The Government of the Republic of Lithuania exercises the executive power in Lithuania. The Ministry of Culture is an institution of the Government, which develops and implements state cultural policy. The main functions of the ministry of culture are to prepare draft laws and other legal acts; define concepts and programmes for the development of different artistic fields, and coordinate their implementation; finance museums, libraries, arts, cinema, concert and other organizations, important art and cultural projects; coordinate the implementation of the system of protection of copyright and related rights; co-ordinate the implementation of public policy in the field of public information; ensure the accounting and protection of cultural property; develop and implement transnational cultural programmes; and draft international treaties.
The Ministry of Culture has 18 advisory councils that provide advice and consultations on current issues of interests in different fields: Media Council, Literature Council, Bilateral Council of Labour and Social Affairs of Lithuanian Cultural Sector, Council on Ethnic Culture and Intangible Cultural Heritage, Council for Cultural Education, Lithuanian Culture and Art Council, Library Council, Film Council, Museum Council, Theatre and Concert Institution Council, Culture Centres Council, Council for Granting the Status of Art Creator and Organisation of Art Creators, Council for Digitisation of Lithuanian Cultural Heritage, Archive Council, Lithuanian Design Council, Song Festivals Council, and Patronage Council.
The Ministry of Culture also have four administrative institutions: Lithuanian Culture Institute, Secretariat of the Lithuanian National Commission for UNESCO, Office of the Chief Archivist of Lithuania, State Inspectorate on Language, Department of Cultural Heritage.
Cultural policy implementation bodies under the Ministry of Culture are the Lithuanian Council for Culture and the Lithuanian Film Centre. Functions of the Council, defined in the Law on the Council for Lithuanian Culture are as follows: to finance culture and art programmes, projects and other measures; administer the Culture Support Foundation; award grants and provide other financial support to culture creators and artists; organise culture and art research and coordinate the implementation thereof; monitor culture and art projects being carried out; within its remit, prepare and submit conclusions concerning the awarding of prizes established by the Ministry of Culture; etc. The Council allocates state funding to cultural projects through calls for tender and makes financing decisions on the basis of expert judgements.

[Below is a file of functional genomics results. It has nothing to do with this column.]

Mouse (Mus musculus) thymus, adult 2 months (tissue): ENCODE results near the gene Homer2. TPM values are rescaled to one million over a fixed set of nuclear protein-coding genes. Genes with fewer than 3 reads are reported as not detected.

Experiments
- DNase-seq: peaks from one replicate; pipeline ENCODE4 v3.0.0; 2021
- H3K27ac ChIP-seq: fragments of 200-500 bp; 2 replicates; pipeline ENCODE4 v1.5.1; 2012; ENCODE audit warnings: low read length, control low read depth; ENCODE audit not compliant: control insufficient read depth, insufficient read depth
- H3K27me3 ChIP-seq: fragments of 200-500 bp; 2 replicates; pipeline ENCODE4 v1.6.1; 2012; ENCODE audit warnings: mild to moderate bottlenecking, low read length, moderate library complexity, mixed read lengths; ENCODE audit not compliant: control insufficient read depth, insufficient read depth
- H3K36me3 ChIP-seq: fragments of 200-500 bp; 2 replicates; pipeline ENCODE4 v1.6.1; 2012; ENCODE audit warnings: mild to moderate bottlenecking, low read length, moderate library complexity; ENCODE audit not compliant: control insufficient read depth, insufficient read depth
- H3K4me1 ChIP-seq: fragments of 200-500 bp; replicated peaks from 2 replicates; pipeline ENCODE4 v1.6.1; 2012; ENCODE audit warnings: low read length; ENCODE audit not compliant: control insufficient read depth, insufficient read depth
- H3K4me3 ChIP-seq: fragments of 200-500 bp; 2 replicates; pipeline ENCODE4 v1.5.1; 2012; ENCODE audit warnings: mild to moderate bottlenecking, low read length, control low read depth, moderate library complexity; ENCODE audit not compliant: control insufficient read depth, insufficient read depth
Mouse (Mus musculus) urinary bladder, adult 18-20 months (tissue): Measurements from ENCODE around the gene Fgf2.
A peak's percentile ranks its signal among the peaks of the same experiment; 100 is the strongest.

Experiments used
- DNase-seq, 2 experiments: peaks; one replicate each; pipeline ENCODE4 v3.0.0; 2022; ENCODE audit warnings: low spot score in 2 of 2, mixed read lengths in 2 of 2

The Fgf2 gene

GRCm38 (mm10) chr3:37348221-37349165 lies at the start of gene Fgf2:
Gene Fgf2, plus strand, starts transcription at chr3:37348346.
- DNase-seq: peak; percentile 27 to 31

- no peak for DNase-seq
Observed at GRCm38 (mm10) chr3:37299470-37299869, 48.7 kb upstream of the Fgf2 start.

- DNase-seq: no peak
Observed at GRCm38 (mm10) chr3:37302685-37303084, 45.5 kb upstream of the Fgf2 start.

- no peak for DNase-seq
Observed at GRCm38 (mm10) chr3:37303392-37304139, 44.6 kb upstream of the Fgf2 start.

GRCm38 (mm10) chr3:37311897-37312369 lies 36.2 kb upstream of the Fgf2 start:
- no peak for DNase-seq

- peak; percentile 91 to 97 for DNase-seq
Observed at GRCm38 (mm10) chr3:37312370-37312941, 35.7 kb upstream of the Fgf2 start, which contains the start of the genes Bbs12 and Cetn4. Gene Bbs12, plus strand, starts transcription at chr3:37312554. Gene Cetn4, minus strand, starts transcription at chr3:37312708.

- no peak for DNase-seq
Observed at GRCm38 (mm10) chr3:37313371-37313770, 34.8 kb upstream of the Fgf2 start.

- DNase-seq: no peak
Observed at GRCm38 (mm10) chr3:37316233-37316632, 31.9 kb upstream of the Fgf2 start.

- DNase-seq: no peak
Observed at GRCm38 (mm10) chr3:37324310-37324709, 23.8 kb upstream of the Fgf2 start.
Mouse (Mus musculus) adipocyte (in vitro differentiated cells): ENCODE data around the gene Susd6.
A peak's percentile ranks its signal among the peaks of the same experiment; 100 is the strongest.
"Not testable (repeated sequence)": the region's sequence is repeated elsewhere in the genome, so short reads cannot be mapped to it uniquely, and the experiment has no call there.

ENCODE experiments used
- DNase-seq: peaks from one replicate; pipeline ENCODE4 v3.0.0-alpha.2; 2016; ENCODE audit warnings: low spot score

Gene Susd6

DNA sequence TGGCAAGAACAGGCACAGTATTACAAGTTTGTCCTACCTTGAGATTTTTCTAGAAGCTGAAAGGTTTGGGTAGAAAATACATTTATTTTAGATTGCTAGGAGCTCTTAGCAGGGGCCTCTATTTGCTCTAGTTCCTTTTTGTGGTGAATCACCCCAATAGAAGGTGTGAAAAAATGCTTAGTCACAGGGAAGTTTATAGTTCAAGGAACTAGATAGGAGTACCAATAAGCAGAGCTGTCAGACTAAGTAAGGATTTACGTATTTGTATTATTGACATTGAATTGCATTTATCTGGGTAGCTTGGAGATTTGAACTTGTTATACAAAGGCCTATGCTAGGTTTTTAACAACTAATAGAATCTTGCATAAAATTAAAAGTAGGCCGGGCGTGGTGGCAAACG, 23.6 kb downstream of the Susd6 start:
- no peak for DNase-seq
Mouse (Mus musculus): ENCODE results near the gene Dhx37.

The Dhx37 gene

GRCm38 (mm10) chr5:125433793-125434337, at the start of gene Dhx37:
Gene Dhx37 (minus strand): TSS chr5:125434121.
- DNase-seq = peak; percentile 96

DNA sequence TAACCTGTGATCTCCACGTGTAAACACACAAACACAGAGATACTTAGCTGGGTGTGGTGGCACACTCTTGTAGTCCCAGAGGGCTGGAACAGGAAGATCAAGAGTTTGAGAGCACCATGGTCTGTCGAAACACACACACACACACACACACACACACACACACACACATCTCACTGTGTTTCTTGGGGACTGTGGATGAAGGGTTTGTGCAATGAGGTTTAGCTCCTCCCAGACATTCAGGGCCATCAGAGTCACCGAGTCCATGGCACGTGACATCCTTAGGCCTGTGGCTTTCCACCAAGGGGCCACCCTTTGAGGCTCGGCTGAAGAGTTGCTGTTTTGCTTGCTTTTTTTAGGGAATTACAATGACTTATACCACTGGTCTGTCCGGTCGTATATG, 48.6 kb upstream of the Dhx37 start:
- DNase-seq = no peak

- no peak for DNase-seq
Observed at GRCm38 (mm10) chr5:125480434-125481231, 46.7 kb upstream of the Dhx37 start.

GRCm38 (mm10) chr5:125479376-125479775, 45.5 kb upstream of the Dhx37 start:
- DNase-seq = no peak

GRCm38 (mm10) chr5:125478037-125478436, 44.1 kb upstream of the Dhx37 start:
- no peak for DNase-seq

Activities of the Council are organised in accordance with a publicly announced annual operational plan approved by the order of the Minister of Culture. Priorities and objectives of Council's activities and financed fields of culture and art as well as result evaluation criteria are laid down by the Minister of Culture in an annual operational plan of the Council. Council’s decisions are taken and executed by the Meeting of the Members of the Council and the Chair of the Council. The Chair of the Council heads the Council, the Meeting of the Members of the Council and the Administration of the Council. The Chair of the Council is appointed to the office for a term of four years and dismissed from it by the Government on the recommendation of the Minister of Culture. The Meeting of the Members of the Council comprises ten members, elected in accordance with the procedure laid down in the Law on the Council for Lithuanian Culture (see chapter 1.1 for more about Council’s members election).
The Lithuanian Film Centre is a budgetary institution under the Ministry of Culture of the Republic of Lithuania. The principal activity goals of the Centre are to promote long-term development and competitiveness of Lithuanian cinema and participate in the formation of efficient national film policy. The Centre coordinates national film production, administers state funds for the development of the cinema field: organises film project tenders for state funding, consults applicants, administers partial funding of production and promotion, exercises control over the use and reporting of state funding, represents Lithuania in foreign and international organisations, and organises the work of the Film Council that is a consulting body of the Centre. The activities of the Lithuanian Film Centre are organized according to the annual action plan approved by the Minister of Culture. The head of the Centre is director who is appointed and dismissed by the Minister of Culture for a four-year term and is directly subordinate and accountable to the Minister of Culture (see chapter 3.5.3 for more about the Film Centre).
Last update: February, 2020
There are no regional authorities in Lithuania. Since 1994, 10 higher administrative units, i.e. counties (Lith. apskritys), functioned in Lithuania that had their own administration. In 2010, due to the administrative reform, counties were liquidated as administrative units and since then their territories function as geographical units only and do not have their own authorities.
Last update: February, 2020
In Lithuania, there are 60 municipalities (the local self-government). A municipality (Lith. savivaldybė) is a unit of the State territory, it is a community with a right to local (municipal) self-government guaranteed by the Constitution and exercised through the Municipal Council and through executive and other municipal institutions and bodies that are formed by the Municipal Council and are accountable to it. The Council is elected by residents of the administrative unit concerned. The municipality is a public legal entity headed by the Mayor.